Has Gold Moved Too Much, Too Fast?

Over the last nine months, gold has rallied over 20% and it recently jumped to a six-year high. For the most part, the first eight months of the rally were pretty quiet—there was very little media coverage and I wasn’t reading much about the rally on investment related websites. Now all of the sudden Bloomberg and CNBC can’t stop talking about the gold rally and the Wall Street Journal, Investor’s Business Daily, and Yahoo Finance all have stories on their home pages.

The price jumped on Monday and moved above the $1,400 level after hovering down below $1,200 an ounce last fall.

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There are a couple of factors that have helped boost gold prices, mainly the increased tensions between the United States and Iran and the dovish atmosphere in the global interest rate market. Investors tend to look to gold as a safe haven during times of crisis or uncertainty.

The problem for me is the way the sentiment has changed so dramatically in the past month or so. I wrote an article on Seeking Alpha last fall where I made a bullish case for gold. The primary reasons behind my bullish stance were the sentiment toward the commodity and the oversold readings on the chart. At the time gold was oversold based on the 10-week RSI and the weekly stochastic readings. You can see that on the chart above.

As for the sentiment, the Commitment of Traders report from the CFTC showed that large speculators were net short gold for the first time since 2001. It is extremely rare that we see a net short position in gold from the large speculators and using contrarian thinking, the metal seemed ready for a rally.

Flash ahead to today and the Commitment of Traders report shows that large speculators are net long over 200,000 contracts. As recently as April the group held a net long position of approximately 40,000 contracts. But they have really ramped up their bullish stance in the last month or two and that shift shows on the chart below.

This is a concern for me. If you look at all of the attention gold is getting in the media and the huge shift on the Commitment of Traders report, I have to wonder if gold has jumped too much and too fast in the last few months. Going back to the price chart we see that the weekly overbought/oversold indicators are now in overbought territory. If you look back over the last few years, when gold moved in to overbought territory, it didn’t stay there long. There was usually a pullback of some sort—some were quick little dips and there were more extended pullbacks as well.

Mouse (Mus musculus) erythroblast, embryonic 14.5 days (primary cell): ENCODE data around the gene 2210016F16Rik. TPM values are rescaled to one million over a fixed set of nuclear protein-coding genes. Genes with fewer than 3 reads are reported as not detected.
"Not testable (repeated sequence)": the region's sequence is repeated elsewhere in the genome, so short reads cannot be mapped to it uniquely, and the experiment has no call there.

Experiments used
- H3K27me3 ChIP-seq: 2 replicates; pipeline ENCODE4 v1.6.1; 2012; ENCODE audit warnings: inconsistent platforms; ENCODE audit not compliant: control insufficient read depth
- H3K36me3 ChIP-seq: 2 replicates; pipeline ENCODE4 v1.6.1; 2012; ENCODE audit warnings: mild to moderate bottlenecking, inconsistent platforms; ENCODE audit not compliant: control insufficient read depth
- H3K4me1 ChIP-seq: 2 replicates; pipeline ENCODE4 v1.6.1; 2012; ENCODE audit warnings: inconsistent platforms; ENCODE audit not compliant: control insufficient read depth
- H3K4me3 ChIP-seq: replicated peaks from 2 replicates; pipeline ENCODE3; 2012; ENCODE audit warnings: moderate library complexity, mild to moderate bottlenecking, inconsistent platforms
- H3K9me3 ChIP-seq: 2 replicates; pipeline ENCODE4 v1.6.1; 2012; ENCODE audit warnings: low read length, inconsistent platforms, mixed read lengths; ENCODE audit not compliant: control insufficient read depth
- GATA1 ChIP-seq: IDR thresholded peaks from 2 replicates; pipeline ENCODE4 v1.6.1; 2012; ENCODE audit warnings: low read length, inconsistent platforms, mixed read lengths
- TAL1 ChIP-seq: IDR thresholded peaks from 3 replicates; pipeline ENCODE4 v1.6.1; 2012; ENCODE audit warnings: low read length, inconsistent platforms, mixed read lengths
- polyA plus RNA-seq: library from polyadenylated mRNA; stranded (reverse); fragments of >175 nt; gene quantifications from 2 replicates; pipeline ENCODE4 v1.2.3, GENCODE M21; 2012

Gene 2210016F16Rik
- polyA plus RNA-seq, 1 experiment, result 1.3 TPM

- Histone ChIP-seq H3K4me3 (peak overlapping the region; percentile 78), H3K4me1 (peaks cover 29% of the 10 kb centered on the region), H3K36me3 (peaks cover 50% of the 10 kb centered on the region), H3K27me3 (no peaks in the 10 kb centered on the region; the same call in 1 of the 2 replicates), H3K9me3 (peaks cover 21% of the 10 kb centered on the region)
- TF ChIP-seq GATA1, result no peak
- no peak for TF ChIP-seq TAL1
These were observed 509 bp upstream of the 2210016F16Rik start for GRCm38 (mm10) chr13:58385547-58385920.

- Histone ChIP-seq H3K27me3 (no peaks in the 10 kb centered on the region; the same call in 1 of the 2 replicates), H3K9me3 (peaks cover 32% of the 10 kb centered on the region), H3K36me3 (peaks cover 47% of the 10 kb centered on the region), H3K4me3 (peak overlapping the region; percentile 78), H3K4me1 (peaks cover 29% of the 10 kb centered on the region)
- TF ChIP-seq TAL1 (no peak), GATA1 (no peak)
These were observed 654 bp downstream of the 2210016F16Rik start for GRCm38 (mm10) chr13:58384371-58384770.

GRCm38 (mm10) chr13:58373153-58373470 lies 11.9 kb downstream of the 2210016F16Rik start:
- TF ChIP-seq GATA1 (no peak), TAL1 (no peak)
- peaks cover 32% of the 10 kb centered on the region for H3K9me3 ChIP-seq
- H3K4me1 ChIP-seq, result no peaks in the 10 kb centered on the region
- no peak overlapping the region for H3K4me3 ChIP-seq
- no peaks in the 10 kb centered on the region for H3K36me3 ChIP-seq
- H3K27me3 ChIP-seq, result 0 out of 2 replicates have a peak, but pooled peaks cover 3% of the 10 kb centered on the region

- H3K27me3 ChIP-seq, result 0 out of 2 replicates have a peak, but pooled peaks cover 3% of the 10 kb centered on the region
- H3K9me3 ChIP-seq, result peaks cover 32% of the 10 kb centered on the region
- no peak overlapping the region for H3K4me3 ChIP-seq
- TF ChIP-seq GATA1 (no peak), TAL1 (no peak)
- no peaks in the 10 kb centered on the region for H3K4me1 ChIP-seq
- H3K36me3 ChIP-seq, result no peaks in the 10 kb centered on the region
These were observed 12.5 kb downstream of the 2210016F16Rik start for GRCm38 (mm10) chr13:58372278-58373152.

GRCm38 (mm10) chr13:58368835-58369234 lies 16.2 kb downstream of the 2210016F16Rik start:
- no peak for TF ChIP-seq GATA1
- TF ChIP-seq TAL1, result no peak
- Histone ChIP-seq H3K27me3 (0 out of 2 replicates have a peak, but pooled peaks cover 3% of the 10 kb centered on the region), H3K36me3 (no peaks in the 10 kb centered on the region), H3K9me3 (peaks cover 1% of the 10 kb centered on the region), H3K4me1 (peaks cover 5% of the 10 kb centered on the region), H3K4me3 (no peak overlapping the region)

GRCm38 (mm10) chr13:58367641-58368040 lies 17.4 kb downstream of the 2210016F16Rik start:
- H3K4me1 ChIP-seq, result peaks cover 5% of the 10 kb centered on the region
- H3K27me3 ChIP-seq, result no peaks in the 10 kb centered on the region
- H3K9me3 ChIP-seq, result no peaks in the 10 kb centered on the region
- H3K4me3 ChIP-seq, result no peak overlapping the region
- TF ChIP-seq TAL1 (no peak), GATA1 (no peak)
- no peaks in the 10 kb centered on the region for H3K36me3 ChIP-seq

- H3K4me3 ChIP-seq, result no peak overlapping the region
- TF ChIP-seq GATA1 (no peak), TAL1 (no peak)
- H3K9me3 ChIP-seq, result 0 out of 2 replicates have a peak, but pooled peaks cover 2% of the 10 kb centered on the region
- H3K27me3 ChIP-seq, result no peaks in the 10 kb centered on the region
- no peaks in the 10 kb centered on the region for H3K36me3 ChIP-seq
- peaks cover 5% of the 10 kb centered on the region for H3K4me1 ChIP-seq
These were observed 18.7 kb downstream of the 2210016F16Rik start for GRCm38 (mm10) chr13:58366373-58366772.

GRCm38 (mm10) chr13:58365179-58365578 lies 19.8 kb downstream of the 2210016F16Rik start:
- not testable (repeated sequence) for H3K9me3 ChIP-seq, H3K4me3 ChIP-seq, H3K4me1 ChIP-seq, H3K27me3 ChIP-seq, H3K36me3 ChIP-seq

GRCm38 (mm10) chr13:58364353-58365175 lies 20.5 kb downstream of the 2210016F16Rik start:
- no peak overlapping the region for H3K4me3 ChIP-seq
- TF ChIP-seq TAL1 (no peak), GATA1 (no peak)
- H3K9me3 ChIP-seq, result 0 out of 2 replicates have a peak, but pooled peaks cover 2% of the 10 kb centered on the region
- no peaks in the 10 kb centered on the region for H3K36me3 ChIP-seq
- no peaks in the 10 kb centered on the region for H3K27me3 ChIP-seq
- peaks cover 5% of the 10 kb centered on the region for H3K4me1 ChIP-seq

The current net long position from the large speculators is the biggest net long position the group has had since the first quarter of 2018 and that was right as gold was topping in the $1,375 range.

Given the way gold has moved up in to overbought territory and given how bullish large speculators are, I wouldn’t look for gold to move up too much farther—at least not before it pulls back a little.

If the geopolitical tensions continue and cutting interest rates remains the mantra from central banks, gold certainly could continue to rally. However, I see it pulling back in the next month or two and that would bring the metal down out of overbought territory and would likely cause the large speculators to become less bullish. If those two things happen, we could see the old resistance in the $1,375 area act as support at the time and then gold could resume its current rally.

Earlier this week I posted an article called The Everything Rally. I talked about how unusual it has been over the last few quarters with stocks, bonds, gold, and oil all rallying at the same time. I don’t see that being the case for very much longer. At some point these different asset classes are going to start moving in different directions and I see that happening in the third quarter. It could be that we see all asset classes move lower for a period, but then some will start moving up again. My guess is that stocks start moving lower and gold starts moving higher.

About Rick Pendergraft

Rick has been studying, trading, analyzing and writing about the investment markets for over 30 years. He has worked for some of the largest financial publishers in the world and he has been quoted in the Wall Street Journal, USA Today, the New York Times and the Washington Post. In addition, he has been interviewed on Bloomberg, CNBC and Fox Business News. Rick’s analysis process includes fundamental, sentiment and technical analysis. Rick started college as an education major, wanting to teach economics, but eventually changed to majoring in Economics and received a Bachelor of Science in Economics from Wright State University. His desire to inform and educate people is at the heart of his writing.

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